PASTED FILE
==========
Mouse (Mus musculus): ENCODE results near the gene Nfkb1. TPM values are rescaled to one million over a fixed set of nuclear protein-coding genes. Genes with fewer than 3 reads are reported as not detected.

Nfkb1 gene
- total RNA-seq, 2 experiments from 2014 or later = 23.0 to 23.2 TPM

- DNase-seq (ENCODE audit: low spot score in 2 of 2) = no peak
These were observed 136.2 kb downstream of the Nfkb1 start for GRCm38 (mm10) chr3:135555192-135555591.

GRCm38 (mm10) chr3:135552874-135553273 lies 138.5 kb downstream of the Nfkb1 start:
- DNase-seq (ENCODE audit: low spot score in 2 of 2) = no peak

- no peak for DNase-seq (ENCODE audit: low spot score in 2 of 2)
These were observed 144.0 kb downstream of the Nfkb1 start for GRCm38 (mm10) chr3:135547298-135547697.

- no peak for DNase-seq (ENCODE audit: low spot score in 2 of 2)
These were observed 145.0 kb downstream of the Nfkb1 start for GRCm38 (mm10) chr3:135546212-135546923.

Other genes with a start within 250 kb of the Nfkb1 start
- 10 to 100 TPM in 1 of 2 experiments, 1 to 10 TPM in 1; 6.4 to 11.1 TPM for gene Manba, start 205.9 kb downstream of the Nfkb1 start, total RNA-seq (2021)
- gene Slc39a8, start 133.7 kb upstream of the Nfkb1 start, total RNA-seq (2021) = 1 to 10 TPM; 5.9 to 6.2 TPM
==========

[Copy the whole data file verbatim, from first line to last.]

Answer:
Mouse (Mus musculus): ENCODE results near the gene Nfkb1. TPM values are rescaled to one million over a fixed set of nuclear protein-coding genes. Genes with fewer than 3 reads are reported as not detected.

Nfkb1 gene
- total RNA-seq, 2 experiments from 2014 or later = 23.0 to 23.2 TPM

- DNase-seq (ENCODE audit: low spot score in 2 of 2) = no peak
These were observed 136.2 kb downstream of the Nfkb1 start for GRCm38 (mm10) chr3:135555192-135555591.

GRCm38 (mm10) chr3:135552874-135553273 lies 138.5 kb downstream of the Nfkb1 start:
- DNase-seq (ENCODE audit: low spot score in 2 of 2) = no peak

- no peak for DNase-seq (ENCODE audit: low spot score in 2 of 2)
These were observed 144.0 kb downstream of the Nfkb1 start for GRCm38 (mm10) chr3:135547298-135547697.

- no peak for DNase-seq (ENCODE audit: low spot score in 2 of 2)
These were observed 145.0 kb downstream of the Nfkb1 start for GRCm38 (mm10) chr3:135546212-135546923.

Other genes with a start within 250 kb of the Nfkb1 start
- 10 to 100 TPM in 1 of 2 experiments, 1 to 10 TPM in 1; 6.4 to 11.1 TPM for gene Manba, start 205.9 kb downstream of the Nfkb1 start, total RNA-seq (2021)
- gene Slc39a8, start 133.7 kb upstream of the Nfkb1 start, total RNA-seq (2021) = 1 to 10 TPM; 5.9 to 6.2 TPM